Problems with fgetc on Linux - Is this a Bug?

Anjul Srivastava anjul.srivastava@sanchez.com
Thu Feb 17 13:18:00 GMT 2000


Hi,

Please change your code to make the variable: "ch" to be an 'int' instead of
a 'char'

This is a coding bug, rather than a bug in Linux or gcc.

I doubt if your code worked fine even on Ultrix with "ch" declared to be a
'char'. Are you sure that the code is exactly the same as the one that you
ran on DEC Ultrix?

To explain what is happening: fgetc( FD ) returns 255 upon reading 'ff'.
This 255 is assigned to the char ch whereupon it becomes a -1. This -1 is
promoted to an int and remains a -1 which causes the comparison to EOF to
succeed because EOF happens to be #defined as a -1. When ch is an int, the
255 remains a 255 and does not become a -1.

Anjul.

-----Original Message-----
From: Albert E. Whale [ mailto:aewhale@access.hky.com ]
Sent: Thursday, February 17, 2000 3:59 PM
To: GCC Mailing List
Subject: Problems with fgetc on Linux - Is this a Bug?


I could use a little help.

I'm converting software which was developed on DEC Ultrix to run on
Linux.  It works great on Ultrix, and I'm not sure if I've found a bug
in Linux or not.


The code fragment looks like this:

    while ( n < len ) {

        if (( ch = fgetc( FD ) ) == EOF ) {
            if ( n>1)
                return( n );
            else
                return( EOF );
            }
        line[n++] = ch;
        }

This fragment works great on Ultrix, on Linux ;-(  On Linux, I get 12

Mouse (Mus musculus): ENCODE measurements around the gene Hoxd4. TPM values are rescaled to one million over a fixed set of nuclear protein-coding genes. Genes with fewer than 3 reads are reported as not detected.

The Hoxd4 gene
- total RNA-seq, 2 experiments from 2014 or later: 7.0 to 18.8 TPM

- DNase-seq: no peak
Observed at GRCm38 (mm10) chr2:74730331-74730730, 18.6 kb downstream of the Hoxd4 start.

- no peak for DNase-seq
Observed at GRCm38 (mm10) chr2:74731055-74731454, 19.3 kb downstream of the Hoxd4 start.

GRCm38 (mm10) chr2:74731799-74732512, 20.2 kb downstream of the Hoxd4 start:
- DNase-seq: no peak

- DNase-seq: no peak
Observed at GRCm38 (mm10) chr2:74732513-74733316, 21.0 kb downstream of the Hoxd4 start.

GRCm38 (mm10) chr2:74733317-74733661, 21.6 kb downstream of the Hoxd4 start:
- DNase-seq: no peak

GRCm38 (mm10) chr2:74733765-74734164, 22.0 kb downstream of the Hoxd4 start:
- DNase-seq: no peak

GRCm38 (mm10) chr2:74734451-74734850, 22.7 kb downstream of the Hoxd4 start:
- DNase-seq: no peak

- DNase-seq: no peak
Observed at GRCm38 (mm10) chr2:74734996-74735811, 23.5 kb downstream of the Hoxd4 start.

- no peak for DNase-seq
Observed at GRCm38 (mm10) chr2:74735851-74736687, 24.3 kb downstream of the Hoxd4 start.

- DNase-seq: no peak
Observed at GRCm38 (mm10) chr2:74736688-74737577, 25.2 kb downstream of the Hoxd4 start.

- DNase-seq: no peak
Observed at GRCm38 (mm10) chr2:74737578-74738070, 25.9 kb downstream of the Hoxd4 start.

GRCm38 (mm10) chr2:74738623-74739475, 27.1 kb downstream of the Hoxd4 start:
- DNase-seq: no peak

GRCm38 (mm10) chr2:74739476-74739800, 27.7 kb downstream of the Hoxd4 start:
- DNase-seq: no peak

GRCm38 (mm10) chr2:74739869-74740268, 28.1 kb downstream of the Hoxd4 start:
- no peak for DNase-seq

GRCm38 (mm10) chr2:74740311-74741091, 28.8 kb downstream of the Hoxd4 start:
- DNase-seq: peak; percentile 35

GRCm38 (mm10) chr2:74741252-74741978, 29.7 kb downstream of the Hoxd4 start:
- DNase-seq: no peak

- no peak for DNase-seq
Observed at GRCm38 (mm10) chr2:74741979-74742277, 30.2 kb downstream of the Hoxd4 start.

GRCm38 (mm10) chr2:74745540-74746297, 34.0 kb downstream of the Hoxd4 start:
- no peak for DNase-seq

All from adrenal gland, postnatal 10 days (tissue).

bytes of data.  So I checked the information in the file, and came up
with the following output from `od`.


[root@Elvis newtolls]# od -N 750 -t x 289.122
0000000 01000015 00c100fe f0000001 0004caff
0000020 80000000 ffffffff ffffffff ffffffff
0000040 ffffffff ffffffff ffffffff ffffffff
*
0001000 fff00000 00070002 00000000 45000000
0001020 00aa0000 4c833c83 00004c04 4c040c00
0001040 0c000000 007c2000 0000000c 0c000000
0001060 00007c00 00000000 3c616235 4c032715
0001100 12100000 000c000c 0c000000 1c001c00
0001120 007c2001 aa00003c 001c0000 004c046c
0001140 040c0000 0000004c 7c20000c 000c0000
0001160 0c0c0000 0c000c0c 62354c72 001c2c48
0001200 75584c72 35156c61 00009c20 001c0102
0001220 aa000047 001c0040 004c046c 040c0000
0001240 0000004c 7c20000c 000c0000 1c0c0000
0001260 0c000c0c 64354c72 001c5c44 11564c72
0001300 37155c83 00000c12 020c0000 7c20005c
0001320 0c293715 3c000c00 00aa0000 6c001c00
0001340 00004c04 4c040c00 0c000000 00002000
0001356

It appears that the 0xFF code is being interpreted as the EOF marker.


Any suggestions?



-- 
Albert E. Whale       aewhale@hky.com
http://www.hky.com/aewhale.html
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